Mathias grinned to himself as he pictured how Neasey would react when he asked her—or maybe Arielle. Then he remembered a promise he had made at the previous dance.
“I guess I’ll have to take Jessi. She was pretty upset when I went with Laney to the last one. She said I should have taken her first since J comes before L.”
Aaslo glanced over his shoulder. “You’re taking them in alphabetical order?”
Mathias’s laughter was swallowed by the crackling of limbs and leaves as another gust tore through the timbers. “No, that hadn’t been my plan, but I guess it’s as good as any.” He groaned when Aaslo stopped and pointed to a clump of mushrooms growing from the side of a tree.
“That one,” said the forester.
“I don’t see why I have to know that, Aaslo. I’m not a forester.”
Aaslo rounded on him, his jaw tightening as the wind touseled his shaggy brown hair. He crossed his meaty arms and stared at Mathias. Although Aaslo was a few inches shorter than he, the forester was strong—a condition bred by a lifetime of lugging equipment and planting and maintaining the trees of the Efestrian Forest. Still, Mathias knew he could take Aaslo down if needed, since he won every two out of three sparring matches. He waited for Aaslo to say something, and eventually he did.
“If I have to learn the letters and numbers, and histories and sciences—”
Mathias threw up his hands. “Come on, Aaslo, that’s different.”
“—and maps and cultures, and languages and fighting—”
“—then you can learn the forest.”
With a heavy sigh, Mathias said, “All right, I get that, but I have no use for mushrooms. I don’t even like the taste. What you’re learning with Grams is useful.”
Aaslo grunted. “How is knowing that Akyelek is the official language in Mouvilan useful? It’s on the other side of the world. I’ll never go there, and I’ll probably never meet a Mouvilanian, either.”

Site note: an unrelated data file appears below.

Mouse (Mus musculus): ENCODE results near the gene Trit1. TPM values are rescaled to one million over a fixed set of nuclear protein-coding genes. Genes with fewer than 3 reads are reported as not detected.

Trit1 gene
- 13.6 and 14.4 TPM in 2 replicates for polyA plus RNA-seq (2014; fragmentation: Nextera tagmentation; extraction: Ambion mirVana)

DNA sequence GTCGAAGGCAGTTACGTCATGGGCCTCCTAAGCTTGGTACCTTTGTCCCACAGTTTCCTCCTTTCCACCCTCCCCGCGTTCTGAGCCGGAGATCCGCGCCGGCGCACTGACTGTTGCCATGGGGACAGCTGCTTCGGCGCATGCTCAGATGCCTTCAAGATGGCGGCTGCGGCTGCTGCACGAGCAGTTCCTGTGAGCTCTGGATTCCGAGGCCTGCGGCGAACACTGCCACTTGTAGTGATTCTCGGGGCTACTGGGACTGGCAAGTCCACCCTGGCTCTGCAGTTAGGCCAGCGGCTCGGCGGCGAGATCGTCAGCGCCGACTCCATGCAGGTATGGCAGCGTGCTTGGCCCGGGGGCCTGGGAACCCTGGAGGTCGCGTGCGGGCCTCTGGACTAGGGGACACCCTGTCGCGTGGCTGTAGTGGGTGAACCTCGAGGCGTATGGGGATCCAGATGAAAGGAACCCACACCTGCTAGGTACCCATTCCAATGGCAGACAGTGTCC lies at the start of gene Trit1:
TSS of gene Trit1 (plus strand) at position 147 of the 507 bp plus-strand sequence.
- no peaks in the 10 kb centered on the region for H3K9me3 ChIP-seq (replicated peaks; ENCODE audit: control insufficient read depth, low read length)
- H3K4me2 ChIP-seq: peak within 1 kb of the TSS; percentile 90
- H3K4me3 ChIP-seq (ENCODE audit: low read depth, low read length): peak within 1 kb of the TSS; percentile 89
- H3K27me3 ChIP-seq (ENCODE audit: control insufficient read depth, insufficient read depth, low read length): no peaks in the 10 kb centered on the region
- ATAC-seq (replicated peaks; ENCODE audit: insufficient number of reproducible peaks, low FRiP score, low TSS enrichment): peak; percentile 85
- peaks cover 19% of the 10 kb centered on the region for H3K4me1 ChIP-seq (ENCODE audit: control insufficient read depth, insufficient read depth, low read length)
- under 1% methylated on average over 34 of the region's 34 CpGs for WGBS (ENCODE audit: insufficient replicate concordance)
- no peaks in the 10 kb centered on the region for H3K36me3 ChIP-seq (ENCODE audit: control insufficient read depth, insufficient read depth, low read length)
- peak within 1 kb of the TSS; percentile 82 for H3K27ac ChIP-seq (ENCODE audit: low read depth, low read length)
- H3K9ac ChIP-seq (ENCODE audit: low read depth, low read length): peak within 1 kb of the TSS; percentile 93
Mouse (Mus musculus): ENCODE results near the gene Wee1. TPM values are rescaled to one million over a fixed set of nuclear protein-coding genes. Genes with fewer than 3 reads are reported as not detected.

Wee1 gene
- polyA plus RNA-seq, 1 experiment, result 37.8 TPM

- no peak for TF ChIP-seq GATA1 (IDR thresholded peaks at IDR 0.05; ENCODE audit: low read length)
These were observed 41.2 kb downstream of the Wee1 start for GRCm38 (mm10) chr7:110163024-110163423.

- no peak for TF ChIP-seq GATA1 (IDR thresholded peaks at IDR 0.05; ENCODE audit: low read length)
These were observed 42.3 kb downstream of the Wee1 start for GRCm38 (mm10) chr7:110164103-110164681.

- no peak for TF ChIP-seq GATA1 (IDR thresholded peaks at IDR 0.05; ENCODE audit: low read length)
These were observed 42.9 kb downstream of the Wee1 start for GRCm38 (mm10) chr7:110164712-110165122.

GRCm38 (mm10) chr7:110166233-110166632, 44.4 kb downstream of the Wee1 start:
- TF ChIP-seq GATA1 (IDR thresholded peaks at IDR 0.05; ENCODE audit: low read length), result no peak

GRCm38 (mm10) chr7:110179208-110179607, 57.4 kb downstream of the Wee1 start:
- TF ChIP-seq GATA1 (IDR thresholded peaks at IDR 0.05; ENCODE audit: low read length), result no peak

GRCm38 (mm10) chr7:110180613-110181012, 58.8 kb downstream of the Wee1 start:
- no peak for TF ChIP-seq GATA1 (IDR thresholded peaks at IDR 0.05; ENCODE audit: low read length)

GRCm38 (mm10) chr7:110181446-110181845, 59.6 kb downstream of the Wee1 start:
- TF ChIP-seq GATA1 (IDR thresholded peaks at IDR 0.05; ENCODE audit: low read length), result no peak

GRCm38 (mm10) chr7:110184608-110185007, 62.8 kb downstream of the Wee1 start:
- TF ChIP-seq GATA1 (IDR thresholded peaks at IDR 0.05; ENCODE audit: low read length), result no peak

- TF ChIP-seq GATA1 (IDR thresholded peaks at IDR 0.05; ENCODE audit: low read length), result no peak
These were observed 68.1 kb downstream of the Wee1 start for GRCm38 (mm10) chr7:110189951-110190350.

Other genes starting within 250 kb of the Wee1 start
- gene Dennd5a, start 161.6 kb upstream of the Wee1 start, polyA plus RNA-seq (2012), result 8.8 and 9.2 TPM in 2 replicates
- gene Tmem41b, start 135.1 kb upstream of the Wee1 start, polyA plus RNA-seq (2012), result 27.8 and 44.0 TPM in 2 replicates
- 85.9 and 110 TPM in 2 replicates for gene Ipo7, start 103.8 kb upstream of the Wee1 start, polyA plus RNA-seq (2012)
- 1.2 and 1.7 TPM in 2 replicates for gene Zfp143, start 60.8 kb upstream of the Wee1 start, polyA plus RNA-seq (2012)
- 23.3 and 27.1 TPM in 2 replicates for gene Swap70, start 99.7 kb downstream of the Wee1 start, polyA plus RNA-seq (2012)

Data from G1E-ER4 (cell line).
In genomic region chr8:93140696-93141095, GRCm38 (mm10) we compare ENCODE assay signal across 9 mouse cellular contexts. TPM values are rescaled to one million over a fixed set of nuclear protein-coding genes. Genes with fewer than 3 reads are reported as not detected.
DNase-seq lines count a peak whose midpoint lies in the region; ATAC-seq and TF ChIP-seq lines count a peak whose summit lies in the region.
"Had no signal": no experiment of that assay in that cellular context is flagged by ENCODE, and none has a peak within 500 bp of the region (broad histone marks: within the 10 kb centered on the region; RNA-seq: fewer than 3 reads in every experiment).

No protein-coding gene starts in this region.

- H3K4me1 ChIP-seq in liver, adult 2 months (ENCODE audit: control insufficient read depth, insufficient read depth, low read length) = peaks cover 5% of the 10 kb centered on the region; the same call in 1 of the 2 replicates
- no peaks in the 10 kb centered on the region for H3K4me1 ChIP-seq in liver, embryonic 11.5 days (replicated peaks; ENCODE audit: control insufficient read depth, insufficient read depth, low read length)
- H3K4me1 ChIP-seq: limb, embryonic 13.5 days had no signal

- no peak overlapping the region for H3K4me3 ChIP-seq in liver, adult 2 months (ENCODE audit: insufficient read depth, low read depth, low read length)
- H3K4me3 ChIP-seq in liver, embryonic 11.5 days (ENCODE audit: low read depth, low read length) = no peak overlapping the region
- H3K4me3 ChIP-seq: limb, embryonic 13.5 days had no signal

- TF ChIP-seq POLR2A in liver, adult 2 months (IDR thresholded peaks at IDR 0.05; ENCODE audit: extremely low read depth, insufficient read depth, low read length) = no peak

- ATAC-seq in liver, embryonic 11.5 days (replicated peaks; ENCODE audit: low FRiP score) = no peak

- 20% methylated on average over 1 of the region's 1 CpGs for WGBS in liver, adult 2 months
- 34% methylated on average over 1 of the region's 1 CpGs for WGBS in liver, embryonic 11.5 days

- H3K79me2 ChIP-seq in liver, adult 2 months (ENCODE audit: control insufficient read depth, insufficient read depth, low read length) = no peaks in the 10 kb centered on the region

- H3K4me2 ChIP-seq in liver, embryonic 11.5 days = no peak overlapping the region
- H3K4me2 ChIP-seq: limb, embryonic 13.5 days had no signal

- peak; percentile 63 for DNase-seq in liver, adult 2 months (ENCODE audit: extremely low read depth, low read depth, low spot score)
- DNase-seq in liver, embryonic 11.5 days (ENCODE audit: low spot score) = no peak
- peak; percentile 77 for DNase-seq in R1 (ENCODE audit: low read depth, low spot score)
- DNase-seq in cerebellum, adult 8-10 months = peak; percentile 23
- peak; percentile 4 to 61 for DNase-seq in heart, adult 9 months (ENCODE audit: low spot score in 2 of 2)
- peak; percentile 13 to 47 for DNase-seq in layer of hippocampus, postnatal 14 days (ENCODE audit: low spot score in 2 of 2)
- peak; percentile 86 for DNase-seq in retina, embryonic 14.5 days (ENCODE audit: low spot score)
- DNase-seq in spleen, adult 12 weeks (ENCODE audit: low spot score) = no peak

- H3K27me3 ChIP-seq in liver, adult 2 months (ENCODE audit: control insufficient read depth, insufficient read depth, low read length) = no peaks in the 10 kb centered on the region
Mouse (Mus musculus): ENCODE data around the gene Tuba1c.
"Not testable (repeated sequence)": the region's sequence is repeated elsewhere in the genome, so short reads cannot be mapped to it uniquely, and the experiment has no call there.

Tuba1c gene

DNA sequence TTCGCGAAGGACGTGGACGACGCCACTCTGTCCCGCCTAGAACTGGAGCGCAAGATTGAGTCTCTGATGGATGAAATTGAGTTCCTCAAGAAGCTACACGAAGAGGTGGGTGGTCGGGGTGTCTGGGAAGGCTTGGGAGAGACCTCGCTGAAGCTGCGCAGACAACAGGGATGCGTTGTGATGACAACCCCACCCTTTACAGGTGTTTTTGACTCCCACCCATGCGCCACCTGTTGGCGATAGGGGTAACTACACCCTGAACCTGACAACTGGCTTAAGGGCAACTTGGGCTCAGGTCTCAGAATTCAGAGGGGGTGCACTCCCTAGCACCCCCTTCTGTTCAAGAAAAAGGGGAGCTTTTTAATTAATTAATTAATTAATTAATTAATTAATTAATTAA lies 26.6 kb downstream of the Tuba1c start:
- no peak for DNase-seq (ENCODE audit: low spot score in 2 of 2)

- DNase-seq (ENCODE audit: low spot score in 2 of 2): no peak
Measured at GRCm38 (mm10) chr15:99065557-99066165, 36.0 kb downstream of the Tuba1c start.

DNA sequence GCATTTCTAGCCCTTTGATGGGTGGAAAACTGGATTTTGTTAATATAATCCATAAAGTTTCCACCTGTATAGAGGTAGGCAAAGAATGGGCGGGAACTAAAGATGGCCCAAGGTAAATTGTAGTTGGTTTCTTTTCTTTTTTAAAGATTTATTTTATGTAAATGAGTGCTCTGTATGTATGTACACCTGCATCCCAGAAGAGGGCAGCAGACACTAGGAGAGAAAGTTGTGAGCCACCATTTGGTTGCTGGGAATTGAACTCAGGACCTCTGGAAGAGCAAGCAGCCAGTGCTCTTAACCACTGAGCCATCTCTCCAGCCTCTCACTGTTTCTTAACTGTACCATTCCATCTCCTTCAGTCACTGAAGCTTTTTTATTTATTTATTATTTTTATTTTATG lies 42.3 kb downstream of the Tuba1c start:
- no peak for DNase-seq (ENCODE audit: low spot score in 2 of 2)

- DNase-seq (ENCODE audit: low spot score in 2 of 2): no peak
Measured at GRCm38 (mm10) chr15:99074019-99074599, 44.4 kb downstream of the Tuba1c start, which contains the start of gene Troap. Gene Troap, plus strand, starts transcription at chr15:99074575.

Mathias hopped onto one of the many fresh stumps and spread his arms. “The world is huge and full of mysteries! Where’s your sense of adventure, Aaslo?”
Aaslo’s gaze bore into him as if he were staring down an enemy. “Words shouldn’t be wasted on telling you things you already know.”
With a chuckle, Mathias said, “That sounds like something your father would say.”
Aaslo nodded. “It is.”
Mathias crossed his arms. “It’s not like you get a limited number of words to use in your lifetime. You’re not going to run out.”
“That’s what I always say,” Aaslo said with a smile. It was more of a smirk, but it was the closest to a smile that Mathias had ever seen. Aaslo’s expression soured again, and he said, “Still, it applies. You know I have no desire to leave this forest or Goldenwood—ever. There’s nothing but trouble out there, and everything important can be found right here.”
Mathias raised his brow. “Important like the mushroom?”
“Yes,” Aaslo said with a curt nod, “because the mushroom is right here in front of us, and if not for your grandmother, we wouldn’t even know Mouvilan existed.”
As usual, Mathias was both humbled and amused by Aaslo’s artless mind-set. His gaze dropped to the bright orange mushroom, and he sighed. “Laetiporus?”